WHAT IS THE EVIDENCE BASED MODEL?   

The evidence based model is the logical extension of the theory of student equity.  The first definitions of student equity relied on local district decision making and assumed that equal per pupil expenditures would result in equal educational opportunity.  Over time researchers and practitioners realized that students are different and that allowances had to be made for these differences.  In funding terms that meant that schools had to provide different kinds of educational services for different students. Providing different services meant that equity of opportunity had to include the concept of inequity in the cost of students’ educations.  Alan Odden (University of Wisconsin at Madison) and Larry Picus (University of Southern California) studied schools that achieved above average student performance (on state achievement tests) while spending an average amount of money.  They analyzed the structure of those schools in terms of the services students were provided.  Based on that research they identified a mix of student services that was correlated with above average student performance.

IS THE ILLINOIS EVIDENCE BASED FUNDING MODEL (EBM) IN SB1 IDENTICAL TO THE ODEN AND PICUS MODEL?   

No.  The model contained in Senate Bill 1 was developed as a collaboration between the Illinois Association of School Administrators, the Illinois Association of School Business Officials, and Advance Illinois.  Some of the essential elements in the bill are unique to Illinois.  The distribution model is not based on the work of Oden and Picus and is a product of the Illinois collaboration.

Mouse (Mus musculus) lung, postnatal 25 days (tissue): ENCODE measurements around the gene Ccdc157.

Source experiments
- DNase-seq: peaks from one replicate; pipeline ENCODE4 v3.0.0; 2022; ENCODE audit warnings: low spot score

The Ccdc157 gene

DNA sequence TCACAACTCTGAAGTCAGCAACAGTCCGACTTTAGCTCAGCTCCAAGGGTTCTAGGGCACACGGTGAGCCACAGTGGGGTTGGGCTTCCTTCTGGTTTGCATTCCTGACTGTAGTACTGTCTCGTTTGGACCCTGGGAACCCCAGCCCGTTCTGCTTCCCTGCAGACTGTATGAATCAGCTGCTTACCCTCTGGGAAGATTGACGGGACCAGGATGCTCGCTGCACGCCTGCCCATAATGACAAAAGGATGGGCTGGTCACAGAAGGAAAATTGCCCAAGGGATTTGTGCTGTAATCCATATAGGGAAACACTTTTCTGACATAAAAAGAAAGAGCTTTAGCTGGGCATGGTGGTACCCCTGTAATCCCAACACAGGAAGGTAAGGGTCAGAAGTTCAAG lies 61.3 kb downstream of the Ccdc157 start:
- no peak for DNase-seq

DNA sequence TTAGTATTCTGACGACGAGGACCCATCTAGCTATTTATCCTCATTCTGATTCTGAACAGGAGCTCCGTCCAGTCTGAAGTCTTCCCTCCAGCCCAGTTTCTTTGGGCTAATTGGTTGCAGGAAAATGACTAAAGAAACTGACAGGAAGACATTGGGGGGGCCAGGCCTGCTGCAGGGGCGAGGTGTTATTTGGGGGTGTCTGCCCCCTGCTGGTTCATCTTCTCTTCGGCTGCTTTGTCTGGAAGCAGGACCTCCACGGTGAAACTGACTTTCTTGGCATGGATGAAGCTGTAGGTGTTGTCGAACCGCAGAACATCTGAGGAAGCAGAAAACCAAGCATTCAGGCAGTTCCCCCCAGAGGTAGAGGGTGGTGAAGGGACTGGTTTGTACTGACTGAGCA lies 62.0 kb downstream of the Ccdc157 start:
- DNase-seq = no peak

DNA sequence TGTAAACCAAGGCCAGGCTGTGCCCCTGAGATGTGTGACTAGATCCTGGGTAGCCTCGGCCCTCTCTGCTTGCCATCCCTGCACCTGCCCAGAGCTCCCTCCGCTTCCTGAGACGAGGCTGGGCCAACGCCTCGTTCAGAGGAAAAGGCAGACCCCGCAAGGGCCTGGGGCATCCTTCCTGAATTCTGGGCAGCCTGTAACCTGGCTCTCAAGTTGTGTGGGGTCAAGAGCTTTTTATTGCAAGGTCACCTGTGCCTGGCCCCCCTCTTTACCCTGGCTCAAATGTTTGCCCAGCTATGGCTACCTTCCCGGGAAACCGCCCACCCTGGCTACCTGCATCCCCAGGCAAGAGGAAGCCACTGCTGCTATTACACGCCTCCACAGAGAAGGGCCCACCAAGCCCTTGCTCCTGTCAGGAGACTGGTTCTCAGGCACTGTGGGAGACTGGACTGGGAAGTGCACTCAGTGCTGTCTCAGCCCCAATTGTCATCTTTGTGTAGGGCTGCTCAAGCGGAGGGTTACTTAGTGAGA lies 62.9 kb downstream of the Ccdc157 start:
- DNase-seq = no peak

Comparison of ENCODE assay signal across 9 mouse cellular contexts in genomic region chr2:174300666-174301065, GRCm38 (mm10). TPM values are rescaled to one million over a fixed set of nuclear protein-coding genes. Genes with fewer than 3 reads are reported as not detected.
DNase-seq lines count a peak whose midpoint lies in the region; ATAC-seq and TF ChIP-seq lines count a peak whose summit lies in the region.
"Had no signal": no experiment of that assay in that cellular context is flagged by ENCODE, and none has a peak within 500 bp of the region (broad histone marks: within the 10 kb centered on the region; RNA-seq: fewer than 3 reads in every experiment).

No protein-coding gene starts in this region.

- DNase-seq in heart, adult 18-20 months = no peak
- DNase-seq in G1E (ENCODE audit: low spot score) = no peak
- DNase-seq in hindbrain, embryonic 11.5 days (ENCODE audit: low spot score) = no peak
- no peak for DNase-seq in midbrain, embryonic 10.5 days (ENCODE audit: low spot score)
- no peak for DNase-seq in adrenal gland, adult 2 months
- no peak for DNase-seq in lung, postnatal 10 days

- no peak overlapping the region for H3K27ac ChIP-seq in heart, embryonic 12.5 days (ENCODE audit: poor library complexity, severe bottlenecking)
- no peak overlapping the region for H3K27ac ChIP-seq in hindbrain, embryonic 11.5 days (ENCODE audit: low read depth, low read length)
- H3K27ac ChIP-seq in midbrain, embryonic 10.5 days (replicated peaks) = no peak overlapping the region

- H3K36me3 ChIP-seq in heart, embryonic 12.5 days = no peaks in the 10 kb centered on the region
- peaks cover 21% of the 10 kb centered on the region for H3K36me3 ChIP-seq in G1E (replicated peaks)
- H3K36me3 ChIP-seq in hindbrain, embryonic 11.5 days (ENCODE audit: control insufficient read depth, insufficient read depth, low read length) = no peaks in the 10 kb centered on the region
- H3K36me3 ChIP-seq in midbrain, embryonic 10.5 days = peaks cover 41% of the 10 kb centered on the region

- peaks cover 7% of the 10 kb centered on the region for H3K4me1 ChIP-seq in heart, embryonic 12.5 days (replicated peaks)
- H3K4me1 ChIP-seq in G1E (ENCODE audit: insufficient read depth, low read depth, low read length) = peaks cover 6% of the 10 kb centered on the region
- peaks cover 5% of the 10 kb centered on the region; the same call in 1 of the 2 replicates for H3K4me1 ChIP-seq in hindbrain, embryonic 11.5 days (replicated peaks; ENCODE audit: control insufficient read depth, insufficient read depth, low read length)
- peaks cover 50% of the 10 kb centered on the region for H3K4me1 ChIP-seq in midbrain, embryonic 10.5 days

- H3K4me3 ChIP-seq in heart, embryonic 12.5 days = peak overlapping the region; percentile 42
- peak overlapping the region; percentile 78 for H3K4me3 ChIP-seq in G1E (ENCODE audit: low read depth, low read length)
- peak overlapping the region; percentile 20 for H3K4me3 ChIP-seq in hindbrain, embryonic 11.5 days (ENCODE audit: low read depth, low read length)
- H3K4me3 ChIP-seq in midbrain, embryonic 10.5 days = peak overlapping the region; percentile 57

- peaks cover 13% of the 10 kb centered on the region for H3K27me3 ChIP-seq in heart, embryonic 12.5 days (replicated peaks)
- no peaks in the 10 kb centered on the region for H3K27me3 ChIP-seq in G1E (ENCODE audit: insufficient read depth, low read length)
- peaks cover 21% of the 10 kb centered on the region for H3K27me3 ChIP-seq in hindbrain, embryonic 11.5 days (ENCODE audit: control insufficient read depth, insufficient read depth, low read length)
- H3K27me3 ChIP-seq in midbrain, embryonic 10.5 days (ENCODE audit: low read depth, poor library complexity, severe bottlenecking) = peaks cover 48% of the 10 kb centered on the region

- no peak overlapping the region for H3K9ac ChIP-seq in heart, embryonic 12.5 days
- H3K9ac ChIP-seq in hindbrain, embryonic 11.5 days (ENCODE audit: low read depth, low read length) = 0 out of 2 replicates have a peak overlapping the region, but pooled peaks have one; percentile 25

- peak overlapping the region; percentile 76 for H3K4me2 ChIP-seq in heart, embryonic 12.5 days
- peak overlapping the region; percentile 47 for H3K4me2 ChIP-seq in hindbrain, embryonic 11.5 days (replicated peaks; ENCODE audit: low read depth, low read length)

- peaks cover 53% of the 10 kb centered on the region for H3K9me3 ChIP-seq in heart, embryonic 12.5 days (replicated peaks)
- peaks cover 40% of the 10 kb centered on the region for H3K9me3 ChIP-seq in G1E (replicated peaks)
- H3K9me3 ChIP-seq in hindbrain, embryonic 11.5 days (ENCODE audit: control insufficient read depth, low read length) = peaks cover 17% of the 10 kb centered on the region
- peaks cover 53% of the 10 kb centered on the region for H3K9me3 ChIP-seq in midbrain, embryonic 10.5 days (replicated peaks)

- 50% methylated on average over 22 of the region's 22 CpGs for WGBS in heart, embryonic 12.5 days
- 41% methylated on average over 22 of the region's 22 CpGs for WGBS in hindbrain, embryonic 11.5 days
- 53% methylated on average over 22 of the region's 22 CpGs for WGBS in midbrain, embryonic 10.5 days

HOW DOES THE EBM IN SB1 COMPARE TO THE OLD ILLINOIS FUNDING FORMULA?      

The prior formula, actually a set of formulae, relied on a series of different funding streams.  General State Aid was computed for each district.  The theory was that this provided equally for the basic educational needs of each child.  Services such as special education, transportation, and English learners were funded based on a series of reimbursement formulae.  SB1 funds all of the same services but rolls all of the grants, except special education extraordinary services and transportation, into a single formula utilizing weighted student counts to calculate the dollars required to fund each service.   This results in a unique adequacy target, the cost of educating the students district-wide, for each school district in the state.

IS THE MODEL FULLY FUNDED?

No.  The framers of the bill have testified that an additional $3.5 to 4.0 billion dollars are required to fully fund the model (that is, in addition to the FY17 grant amounts).  Inflation will, over time, increase the cost of funding the model.  An inflation adjustment is built into the Act.  Cost estimates have been based on the addition of $350 million new dollars per year being appropriated.  This is before monies are included for the normal cost of CPS teacher pension payments and the CPS hold-harmless.  It will take about 10 years of appropriations including those CPS dollars and annual adjustments for inflation to fully fund this model.